Thursday, December 15, 2011

Itchy and guilty, but rested and ready.

According to my apparently somewhat initially overambitious training program, I was supposed to run 6 miles yesterday and 8 today. I found my way to a treadmill on my lunch hour yesterday for the 6 miler. I had two problems:

1) I was just tired and was feeling the residual effects from my runs this past weekend, and
2) whenever I run at lunch it stresses me out that I need to get back to the office.

The end result was that I cut my run short. 

My plan for today was to run outside tonight after I got home. Then I got home and the kids were cute and my wife didn't have to run out for a meeting or work out so I decided I would rather hang out with the family before the kids went to bed. I was able to rationalize that it would let me recover and recouperate in preparation for another long weekend full of early morning runs. With my decision made, I set about enjoying my evening of family togetherness.

It was certainly time well spent, however I discovered a couple of things as the evening progressed. I felt very guilty for not running. This was not a new sensation for me, as I have frequently bailed on a workout when I didn't have a training partner to push me. Usually I am able to rationalize this pretty easily. However I wasn't able to do that this time. This is due to the fact that even though Leadville is about 9 months away I still feel tremendous pressure to train and prepare. Also, one of the main reasons I started this blog was to publicly* hold myself accountable to my training schedule.  (*Not too sure how public this is. It's a lot like being a DJ on a small college radio station.  I'm talking, but there is very little evidence that anyone is paying attention.)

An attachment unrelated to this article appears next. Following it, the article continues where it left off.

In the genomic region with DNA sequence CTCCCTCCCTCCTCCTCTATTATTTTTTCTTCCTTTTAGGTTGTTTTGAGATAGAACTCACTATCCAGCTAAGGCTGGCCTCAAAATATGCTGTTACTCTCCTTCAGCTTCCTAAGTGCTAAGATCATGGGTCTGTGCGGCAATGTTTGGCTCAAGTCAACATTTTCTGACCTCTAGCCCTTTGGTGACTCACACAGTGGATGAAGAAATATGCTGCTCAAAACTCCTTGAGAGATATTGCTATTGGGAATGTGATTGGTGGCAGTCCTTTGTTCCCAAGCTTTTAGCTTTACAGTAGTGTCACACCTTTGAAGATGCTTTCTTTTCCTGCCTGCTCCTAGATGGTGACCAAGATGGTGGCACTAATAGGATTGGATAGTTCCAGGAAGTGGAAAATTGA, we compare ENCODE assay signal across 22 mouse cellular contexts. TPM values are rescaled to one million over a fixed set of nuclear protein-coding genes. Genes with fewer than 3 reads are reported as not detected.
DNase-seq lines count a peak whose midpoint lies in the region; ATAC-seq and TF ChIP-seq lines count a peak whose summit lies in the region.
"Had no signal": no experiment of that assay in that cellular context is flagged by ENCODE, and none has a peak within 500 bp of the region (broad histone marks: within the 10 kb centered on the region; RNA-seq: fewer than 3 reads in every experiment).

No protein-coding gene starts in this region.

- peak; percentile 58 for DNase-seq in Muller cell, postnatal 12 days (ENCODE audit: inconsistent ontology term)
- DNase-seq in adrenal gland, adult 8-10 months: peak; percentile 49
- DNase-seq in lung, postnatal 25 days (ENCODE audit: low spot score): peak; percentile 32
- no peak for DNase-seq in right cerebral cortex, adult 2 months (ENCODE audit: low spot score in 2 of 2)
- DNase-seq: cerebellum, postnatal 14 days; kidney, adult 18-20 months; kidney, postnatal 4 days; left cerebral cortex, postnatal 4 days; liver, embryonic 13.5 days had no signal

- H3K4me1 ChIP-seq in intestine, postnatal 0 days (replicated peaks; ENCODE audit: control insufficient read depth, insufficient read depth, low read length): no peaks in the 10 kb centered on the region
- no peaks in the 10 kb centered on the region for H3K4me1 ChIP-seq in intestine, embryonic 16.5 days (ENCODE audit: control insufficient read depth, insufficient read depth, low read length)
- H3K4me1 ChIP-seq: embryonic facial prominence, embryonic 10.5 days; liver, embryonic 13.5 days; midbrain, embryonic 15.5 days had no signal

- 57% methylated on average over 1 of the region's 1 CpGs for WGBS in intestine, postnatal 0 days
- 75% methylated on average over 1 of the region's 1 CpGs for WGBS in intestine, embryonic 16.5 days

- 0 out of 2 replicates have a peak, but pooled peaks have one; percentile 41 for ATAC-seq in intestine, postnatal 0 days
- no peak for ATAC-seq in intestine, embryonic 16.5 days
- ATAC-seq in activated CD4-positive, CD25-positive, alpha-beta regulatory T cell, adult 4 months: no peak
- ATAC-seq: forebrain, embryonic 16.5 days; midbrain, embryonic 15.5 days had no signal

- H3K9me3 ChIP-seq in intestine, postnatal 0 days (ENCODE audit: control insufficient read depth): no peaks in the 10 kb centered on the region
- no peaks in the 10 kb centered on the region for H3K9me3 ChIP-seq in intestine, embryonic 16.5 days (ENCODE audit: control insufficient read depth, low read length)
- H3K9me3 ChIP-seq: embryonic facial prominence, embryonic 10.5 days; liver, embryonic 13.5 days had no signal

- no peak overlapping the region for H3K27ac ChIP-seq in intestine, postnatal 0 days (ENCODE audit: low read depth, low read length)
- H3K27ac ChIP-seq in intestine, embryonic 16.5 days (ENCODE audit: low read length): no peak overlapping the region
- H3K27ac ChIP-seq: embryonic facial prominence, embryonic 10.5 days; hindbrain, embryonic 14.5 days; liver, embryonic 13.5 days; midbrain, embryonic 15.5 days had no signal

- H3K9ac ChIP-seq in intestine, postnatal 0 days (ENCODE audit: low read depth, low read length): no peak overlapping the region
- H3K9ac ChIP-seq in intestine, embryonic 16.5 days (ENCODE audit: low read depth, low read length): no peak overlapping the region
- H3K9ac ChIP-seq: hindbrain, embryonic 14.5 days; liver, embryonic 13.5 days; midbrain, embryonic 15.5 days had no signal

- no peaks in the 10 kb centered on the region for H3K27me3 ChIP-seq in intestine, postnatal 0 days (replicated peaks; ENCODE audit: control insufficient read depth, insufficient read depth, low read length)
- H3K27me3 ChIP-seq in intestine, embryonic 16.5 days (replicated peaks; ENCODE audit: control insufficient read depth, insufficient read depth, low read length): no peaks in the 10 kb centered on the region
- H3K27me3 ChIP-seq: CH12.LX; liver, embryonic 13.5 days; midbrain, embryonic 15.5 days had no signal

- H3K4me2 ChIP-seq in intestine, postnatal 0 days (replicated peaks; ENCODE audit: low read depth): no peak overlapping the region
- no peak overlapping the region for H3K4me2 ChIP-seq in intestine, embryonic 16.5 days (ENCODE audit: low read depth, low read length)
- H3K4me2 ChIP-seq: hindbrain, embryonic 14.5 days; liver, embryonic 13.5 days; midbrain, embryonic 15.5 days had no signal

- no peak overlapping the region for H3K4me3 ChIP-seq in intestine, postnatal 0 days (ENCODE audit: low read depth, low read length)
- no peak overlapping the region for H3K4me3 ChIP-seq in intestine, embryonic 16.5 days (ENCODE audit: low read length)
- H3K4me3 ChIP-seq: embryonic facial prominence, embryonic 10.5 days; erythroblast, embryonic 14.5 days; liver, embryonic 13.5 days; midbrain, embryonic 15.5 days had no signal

So, I'm full of guilt for bailing on my weekday run. However, thanks to an upbringing where guilt was liberally applied in lieu of corporal punishment, I can handle the guilt.   This is due in large part to an over developed ability to rationalize.  I have been a big fan of rationalizations for many years. I think the power of the rationalization was best explained by Jeff Goldblum here. 

What did surprise me was that I felt restless and itchy. Not literally, I don't need any calamine lotion or anything. I just felt like I was missing something. Once I recognized that I was irritable, it didn't take me long to figure out that I was missing my run. This was surprising, in a very pleasant way. As I have said, I have always been pretty slack with my training. (For instance, for the iron distance triathlon I did in October, I made it to the pool about 5 times in the 6 months leading up to the race. That is some serious slacking.)  In the last few weeks I have gone from running three days a week, at the most, to running at least 5 days a week, with much higher mileage. My legs are struggling to keep up. I realize that's the idea as I have to train myself to run on tired legs. As my very smart wife pointed out to me today, I just don't have to do it all in the first two weeks. The upshot of my epiphany this evening is that a day off was just what I needed to feel rested and fired up to run this weekend and that my power to rationalize is growing weaker the closer I get to August.

I'm sure I will mourn the loss of my super ability to rationalize in the short term but I know that, in the long run, I will be much better off.  I wonder if there is a 12 step program for rationalization addicts.

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